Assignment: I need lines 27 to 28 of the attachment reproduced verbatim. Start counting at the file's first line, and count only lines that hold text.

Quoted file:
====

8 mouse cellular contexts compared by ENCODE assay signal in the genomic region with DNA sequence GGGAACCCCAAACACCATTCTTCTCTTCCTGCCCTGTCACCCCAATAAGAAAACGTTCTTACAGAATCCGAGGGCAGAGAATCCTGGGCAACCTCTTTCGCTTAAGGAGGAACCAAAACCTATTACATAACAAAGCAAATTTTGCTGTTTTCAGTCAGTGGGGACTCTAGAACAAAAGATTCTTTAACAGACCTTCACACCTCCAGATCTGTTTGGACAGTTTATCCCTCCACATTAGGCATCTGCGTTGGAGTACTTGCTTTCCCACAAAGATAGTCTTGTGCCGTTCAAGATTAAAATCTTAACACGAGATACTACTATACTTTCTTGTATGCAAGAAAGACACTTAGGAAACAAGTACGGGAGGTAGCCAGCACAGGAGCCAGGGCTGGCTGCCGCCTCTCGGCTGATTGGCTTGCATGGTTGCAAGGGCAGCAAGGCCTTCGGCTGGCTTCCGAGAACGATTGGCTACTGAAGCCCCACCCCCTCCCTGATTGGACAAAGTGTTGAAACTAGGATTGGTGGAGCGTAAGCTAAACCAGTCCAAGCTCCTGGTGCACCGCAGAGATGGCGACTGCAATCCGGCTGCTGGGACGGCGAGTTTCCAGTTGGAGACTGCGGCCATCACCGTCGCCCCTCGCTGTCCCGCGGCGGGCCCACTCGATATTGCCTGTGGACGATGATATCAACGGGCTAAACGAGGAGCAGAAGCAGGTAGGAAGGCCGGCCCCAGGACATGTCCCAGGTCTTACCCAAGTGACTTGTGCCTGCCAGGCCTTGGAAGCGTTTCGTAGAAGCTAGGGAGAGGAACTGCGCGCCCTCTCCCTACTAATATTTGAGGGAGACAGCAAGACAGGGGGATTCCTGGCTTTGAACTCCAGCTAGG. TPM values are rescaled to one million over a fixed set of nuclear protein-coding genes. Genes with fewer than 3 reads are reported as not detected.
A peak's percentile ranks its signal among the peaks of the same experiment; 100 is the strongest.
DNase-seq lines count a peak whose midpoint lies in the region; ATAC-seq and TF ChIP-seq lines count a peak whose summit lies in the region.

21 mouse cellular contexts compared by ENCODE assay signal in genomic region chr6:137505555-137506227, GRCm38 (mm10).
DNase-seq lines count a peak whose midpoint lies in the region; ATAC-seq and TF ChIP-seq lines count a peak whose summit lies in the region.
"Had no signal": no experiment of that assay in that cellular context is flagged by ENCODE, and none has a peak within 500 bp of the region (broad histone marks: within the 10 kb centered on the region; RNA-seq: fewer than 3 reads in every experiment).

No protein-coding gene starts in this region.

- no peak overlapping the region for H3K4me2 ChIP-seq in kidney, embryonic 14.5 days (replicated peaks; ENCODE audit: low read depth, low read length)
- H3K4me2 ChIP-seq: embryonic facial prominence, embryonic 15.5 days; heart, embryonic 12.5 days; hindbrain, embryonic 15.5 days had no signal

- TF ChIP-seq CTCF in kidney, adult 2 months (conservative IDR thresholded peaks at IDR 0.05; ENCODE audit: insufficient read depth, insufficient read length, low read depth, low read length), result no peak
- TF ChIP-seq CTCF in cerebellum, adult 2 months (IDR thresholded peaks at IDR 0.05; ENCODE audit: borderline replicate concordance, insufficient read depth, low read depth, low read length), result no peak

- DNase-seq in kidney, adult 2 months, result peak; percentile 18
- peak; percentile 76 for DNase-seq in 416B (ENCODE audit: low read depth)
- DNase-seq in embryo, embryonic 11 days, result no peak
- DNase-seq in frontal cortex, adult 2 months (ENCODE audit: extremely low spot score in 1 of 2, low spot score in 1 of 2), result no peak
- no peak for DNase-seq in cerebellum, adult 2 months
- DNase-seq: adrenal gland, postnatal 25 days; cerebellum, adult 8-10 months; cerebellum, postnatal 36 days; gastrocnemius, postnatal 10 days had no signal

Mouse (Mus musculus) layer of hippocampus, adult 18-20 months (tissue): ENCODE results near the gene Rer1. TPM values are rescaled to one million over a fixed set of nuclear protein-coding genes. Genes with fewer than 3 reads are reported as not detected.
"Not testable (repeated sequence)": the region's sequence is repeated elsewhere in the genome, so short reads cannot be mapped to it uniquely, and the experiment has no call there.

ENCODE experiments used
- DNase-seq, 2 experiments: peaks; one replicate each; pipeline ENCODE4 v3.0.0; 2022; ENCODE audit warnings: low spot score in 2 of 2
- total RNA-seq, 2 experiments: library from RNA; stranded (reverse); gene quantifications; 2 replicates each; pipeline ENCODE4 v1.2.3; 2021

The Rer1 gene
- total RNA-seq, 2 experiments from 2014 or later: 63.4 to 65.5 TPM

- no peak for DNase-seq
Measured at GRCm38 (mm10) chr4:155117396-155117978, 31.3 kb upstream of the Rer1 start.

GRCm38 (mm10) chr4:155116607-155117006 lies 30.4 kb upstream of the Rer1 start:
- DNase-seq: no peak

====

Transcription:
GRCm38 (mm10) chr4:155116607-155117006 lies 30.4 kb upstream of the Rer1 start:
- DNase-seq: no peak